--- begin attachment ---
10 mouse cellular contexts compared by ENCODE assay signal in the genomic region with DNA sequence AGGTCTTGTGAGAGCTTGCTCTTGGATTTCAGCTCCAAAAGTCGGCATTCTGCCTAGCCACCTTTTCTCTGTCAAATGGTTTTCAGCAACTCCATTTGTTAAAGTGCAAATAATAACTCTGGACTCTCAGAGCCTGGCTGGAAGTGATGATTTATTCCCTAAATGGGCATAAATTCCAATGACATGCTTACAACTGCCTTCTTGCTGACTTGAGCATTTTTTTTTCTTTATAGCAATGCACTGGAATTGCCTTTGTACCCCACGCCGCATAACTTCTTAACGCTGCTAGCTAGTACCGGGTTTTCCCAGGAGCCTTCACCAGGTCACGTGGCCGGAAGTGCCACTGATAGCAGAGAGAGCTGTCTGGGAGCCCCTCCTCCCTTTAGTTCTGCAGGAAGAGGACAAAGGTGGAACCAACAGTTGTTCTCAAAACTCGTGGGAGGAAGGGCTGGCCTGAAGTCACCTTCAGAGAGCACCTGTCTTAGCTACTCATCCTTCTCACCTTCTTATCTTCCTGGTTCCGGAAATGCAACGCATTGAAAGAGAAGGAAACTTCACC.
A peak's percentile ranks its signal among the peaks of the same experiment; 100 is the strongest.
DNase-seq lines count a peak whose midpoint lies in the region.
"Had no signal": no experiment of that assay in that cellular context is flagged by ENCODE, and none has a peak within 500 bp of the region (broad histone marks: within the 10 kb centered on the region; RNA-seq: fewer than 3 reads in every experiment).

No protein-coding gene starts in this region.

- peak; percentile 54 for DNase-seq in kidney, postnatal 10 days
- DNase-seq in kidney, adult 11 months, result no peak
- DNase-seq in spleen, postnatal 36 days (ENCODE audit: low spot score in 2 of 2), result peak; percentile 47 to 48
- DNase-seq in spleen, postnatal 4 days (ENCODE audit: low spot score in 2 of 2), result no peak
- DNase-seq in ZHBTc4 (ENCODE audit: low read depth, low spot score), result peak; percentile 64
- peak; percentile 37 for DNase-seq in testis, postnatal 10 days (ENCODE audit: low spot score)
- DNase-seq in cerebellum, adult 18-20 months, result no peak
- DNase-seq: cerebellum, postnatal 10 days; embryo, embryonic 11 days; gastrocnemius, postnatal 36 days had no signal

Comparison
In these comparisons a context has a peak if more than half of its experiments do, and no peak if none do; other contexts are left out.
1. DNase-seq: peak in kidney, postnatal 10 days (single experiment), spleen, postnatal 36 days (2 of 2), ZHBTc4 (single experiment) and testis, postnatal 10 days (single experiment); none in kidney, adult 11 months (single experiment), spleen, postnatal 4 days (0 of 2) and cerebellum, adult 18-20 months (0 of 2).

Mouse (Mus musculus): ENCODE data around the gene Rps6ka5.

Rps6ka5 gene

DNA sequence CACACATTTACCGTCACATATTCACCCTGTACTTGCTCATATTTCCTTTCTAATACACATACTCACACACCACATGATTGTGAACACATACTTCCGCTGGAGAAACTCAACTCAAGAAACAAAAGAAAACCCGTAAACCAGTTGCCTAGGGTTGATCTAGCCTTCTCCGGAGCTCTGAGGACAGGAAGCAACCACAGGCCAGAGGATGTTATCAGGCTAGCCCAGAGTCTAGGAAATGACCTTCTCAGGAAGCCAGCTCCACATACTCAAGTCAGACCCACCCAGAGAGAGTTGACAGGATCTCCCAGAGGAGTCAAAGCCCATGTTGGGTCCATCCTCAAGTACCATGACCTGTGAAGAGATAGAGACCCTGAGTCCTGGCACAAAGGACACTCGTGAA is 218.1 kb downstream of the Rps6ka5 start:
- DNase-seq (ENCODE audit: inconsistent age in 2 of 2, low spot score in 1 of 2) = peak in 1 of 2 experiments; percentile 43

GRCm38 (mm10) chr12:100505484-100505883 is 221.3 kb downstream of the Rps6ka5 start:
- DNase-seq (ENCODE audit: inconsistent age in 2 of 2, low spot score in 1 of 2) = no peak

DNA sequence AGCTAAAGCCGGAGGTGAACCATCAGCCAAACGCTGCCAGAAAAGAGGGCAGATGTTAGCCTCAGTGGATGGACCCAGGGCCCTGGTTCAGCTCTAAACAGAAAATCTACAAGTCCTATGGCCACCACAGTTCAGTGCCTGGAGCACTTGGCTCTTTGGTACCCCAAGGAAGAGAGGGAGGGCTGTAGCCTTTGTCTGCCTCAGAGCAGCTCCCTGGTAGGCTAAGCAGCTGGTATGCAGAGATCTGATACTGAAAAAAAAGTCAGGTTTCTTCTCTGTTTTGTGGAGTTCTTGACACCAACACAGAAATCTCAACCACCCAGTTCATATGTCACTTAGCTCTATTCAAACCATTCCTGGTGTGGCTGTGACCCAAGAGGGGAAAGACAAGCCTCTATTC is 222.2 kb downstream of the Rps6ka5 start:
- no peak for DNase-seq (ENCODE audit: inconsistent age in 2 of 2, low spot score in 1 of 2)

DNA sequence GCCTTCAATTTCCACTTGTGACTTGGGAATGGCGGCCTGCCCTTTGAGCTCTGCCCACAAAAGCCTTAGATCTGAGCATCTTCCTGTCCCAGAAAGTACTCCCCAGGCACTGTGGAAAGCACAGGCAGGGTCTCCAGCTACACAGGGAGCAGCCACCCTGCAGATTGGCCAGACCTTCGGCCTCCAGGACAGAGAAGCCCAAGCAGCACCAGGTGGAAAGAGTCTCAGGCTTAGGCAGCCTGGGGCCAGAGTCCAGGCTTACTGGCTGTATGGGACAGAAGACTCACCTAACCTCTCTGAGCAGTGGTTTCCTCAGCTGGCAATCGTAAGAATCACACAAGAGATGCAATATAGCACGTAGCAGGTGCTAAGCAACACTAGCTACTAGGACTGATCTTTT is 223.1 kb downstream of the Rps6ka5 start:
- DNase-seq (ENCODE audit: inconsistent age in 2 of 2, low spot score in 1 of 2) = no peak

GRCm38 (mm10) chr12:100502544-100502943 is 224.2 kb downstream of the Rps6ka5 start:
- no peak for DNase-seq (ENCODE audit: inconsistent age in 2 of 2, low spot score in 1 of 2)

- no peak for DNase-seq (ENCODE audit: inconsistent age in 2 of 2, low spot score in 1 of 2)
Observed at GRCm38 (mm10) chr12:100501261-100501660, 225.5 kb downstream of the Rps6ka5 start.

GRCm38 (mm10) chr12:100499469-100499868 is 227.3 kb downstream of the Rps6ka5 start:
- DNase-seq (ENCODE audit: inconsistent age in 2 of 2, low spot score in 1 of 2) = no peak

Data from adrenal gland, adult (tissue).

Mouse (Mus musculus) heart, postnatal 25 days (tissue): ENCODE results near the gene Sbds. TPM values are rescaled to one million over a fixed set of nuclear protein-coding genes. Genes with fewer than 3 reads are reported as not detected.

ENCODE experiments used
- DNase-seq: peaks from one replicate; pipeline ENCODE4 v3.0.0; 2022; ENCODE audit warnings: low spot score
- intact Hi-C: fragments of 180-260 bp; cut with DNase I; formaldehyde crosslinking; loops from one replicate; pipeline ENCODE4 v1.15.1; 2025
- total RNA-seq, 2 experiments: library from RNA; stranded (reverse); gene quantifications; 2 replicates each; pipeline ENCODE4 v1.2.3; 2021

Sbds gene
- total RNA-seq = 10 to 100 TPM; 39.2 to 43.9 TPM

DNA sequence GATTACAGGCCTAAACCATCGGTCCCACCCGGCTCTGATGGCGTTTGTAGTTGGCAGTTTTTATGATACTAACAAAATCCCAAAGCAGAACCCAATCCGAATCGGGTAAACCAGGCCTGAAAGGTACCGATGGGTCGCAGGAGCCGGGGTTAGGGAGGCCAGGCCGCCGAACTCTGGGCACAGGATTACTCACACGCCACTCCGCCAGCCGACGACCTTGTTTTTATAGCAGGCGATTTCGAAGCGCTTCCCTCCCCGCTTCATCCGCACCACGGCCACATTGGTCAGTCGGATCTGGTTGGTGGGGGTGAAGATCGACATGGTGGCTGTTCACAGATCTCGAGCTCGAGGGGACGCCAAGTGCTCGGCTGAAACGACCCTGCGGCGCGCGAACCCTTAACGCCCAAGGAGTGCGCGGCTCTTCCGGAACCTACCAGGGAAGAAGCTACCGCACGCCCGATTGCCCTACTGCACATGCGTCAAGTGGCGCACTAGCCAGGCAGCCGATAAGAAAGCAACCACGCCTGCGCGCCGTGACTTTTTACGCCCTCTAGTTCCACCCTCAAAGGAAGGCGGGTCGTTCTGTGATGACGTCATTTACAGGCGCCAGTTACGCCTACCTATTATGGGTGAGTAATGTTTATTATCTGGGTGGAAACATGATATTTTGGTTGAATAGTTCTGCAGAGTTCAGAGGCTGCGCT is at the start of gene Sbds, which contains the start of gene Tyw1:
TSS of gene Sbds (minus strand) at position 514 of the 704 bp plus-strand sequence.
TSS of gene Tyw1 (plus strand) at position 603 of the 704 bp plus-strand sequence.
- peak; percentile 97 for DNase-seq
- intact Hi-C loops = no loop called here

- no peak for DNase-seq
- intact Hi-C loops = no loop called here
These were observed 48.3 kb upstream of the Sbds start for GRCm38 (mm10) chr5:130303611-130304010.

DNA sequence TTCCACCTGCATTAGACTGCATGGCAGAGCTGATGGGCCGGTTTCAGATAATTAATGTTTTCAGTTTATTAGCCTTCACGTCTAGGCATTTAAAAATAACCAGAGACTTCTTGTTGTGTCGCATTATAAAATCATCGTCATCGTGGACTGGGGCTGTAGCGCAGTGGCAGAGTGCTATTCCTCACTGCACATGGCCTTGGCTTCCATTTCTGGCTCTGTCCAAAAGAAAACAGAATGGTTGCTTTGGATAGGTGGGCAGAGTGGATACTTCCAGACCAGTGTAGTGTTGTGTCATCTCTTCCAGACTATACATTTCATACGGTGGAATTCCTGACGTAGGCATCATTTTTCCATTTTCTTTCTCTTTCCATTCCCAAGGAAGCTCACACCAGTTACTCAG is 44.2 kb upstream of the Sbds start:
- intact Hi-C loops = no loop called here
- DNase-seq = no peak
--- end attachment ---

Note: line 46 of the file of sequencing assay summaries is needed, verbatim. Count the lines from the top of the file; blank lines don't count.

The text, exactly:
- no peak for DNase-seq